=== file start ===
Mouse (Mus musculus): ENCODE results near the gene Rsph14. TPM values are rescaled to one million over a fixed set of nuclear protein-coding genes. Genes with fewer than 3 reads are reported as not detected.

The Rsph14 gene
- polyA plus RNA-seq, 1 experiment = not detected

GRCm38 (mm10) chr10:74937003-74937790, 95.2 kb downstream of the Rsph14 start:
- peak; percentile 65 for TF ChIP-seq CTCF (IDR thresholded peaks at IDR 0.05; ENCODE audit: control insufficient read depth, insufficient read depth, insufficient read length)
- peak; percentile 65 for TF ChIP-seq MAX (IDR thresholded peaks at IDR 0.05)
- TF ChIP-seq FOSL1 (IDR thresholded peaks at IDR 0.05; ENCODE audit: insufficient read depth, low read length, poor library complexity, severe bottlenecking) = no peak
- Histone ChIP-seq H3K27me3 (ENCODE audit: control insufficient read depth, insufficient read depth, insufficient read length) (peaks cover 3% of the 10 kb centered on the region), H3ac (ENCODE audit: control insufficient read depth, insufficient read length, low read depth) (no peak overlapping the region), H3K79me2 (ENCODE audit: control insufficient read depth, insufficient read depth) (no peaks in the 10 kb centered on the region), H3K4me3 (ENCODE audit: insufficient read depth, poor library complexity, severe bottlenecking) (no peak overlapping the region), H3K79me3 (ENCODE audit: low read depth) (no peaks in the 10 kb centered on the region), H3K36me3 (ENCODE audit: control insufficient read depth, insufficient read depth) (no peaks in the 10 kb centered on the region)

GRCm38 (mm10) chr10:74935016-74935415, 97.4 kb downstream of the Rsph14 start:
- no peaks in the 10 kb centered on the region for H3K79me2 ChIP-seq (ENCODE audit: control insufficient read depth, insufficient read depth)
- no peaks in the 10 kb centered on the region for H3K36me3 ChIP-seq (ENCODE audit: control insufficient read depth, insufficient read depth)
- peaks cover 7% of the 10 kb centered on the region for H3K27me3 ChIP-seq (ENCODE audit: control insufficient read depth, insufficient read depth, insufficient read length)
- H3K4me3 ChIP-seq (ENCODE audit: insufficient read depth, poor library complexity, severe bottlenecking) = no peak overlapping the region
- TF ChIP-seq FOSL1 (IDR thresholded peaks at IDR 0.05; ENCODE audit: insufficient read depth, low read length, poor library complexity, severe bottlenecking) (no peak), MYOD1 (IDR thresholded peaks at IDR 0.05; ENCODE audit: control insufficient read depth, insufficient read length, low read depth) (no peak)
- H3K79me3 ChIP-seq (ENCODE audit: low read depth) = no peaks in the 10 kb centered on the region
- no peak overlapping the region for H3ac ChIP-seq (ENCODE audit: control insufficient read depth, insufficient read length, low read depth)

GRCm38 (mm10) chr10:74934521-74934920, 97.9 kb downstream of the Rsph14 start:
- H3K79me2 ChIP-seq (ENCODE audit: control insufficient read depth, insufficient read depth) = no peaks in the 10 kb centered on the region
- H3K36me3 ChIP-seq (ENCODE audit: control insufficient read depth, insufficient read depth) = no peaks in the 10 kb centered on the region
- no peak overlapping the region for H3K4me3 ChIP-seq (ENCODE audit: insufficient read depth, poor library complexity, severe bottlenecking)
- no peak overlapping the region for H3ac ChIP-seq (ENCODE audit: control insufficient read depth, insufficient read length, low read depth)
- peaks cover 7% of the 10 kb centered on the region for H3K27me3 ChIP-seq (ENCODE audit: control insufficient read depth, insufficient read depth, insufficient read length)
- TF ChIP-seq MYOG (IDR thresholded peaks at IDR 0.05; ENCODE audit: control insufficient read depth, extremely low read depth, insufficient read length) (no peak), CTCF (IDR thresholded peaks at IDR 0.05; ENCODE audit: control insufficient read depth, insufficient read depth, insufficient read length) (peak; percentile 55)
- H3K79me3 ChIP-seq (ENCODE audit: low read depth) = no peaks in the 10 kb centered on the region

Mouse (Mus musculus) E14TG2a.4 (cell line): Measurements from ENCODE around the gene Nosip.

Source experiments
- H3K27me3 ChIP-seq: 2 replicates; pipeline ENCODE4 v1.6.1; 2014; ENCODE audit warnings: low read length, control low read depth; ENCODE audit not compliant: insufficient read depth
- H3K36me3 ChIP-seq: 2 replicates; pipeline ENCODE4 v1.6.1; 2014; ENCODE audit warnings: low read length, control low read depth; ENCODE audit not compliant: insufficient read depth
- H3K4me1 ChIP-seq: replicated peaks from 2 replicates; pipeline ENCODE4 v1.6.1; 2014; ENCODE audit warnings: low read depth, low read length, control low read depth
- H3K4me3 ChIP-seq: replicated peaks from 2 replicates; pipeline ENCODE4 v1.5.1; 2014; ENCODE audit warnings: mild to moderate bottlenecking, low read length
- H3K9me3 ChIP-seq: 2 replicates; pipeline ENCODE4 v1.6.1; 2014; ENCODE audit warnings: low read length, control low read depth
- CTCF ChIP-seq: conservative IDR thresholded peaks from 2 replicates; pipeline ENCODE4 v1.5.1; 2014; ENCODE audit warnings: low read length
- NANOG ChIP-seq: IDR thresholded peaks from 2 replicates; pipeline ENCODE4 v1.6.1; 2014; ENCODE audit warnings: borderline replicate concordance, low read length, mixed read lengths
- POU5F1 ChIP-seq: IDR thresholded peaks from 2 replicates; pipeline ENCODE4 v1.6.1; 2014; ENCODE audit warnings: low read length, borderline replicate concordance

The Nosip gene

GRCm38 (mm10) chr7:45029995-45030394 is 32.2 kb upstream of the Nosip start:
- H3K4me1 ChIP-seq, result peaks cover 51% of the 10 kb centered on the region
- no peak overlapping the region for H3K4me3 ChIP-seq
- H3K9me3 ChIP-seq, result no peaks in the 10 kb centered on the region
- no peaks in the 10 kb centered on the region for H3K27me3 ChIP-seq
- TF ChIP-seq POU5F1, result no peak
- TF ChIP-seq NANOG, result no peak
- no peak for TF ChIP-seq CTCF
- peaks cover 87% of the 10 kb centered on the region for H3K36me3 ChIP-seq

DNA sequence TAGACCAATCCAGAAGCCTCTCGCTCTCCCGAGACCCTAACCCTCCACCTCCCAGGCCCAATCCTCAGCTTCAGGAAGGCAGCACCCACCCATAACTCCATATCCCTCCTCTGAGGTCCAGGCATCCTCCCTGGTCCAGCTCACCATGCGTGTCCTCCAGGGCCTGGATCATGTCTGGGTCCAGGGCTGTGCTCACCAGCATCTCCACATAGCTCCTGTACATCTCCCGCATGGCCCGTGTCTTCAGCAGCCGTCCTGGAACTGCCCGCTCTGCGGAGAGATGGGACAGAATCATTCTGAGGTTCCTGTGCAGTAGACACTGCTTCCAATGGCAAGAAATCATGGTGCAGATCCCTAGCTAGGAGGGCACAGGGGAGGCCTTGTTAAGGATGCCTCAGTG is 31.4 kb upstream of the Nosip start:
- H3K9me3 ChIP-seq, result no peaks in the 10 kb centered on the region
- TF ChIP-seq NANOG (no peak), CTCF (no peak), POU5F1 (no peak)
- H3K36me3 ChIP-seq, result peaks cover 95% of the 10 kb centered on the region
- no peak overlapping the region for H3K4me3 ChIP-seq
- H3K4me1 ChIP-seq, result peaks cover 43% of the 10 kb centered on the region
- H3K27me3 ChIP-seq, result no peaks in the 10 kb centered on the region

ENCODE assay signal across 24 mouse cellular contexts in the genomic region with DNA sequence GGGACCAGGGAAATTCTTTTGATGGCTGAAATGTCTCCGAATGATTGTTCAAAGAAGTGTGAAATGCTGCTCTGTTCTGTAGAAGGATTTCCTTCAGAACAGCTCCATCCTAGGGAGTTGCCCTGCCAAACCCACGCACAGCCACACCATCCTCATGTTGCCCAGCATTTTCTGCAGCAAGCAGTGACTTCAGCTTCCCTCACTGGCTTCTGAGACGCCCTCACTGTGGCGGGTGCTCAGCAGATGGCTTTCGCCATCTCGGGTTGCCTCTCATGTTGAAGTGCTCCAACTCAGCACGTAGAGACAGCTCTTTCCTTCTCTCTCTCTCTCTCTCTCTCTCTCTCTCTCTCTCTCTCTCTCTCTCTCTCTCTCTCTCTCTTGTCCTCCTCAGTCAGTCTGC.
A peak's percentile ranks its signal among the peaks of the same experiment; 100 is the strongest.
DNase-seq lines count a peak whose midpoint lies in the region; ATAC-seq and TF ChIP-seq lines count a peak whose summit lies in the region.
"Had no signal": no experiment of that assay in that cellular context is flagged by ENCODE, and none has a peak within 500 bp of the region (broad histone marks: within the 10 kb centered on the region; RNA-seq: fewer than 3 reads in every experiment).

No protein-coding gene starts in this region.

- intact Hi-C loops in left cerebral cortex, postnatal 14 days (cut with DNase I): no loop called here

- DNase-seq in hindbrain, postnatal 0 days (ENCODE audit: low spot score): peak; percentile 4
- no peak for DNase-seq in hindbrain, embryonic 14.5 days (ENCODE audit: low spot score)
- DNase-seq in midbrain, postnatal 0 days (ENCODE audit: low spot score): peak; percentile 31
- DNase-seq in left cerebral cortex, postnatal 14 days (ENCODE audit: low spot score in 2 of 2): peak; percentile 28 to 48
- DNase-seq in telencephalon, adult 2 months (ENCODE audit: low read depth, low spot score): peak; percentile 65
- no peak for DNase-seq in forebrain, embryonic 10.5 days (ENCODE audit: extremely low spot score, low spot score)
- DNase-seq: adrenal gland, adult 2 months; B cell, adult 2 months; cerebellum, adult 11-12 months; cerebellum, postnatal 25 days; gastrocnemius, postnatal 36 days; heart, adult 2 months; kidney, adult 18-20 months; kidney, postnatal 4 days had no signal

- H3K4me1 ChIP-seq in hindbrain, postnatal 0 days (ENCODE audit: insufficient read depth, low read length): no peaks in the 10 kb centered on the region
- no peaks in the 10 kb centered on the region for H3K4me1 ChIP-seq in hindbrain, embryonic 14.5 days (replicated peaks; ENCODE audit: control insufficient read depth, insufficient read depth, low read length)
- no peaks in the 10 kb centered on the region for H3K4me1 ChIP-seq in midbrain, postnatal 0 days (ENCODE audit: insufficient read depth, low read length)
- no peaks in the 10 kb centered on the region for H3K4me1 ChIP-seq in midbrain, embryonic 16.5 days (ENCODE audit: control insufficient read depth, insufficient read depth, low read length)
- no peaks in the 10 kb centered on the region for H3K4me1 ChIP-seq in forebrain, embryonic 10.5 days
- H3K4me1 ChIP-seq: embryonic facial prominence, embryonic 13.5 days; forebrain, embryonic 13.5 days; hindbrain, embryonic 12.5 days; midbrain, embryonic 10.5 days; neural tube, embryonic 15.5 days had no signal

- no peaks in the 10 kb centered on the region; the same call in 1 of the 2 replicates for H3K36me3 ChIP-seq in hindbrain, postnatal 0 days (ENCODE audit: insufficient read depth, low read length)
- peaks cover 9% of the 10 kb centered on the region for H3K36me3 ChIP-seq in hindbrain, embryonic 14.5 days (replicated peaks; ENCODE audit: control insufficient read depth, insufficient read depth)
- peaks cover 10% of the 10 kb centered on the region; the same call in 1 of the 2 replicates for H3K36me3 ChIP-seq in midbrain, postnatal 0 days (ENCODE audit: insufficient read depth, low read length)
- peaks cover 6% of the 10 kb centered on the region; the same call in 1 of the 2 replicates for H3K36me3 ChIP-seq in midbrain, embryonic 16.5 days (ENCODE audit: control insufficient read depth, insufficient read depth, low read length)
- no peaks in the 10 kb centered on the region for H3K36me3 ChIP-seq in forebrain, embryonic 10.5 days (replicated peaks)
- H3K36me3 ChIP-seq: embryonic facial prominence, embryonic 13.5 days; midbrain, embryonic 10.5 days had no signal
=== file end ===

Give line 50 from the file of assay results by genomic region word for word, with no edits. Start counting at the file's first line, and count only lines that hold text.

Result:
- H3K4me1 ChIP-seq, result peaks cover 43% of the 10 kb centered on the region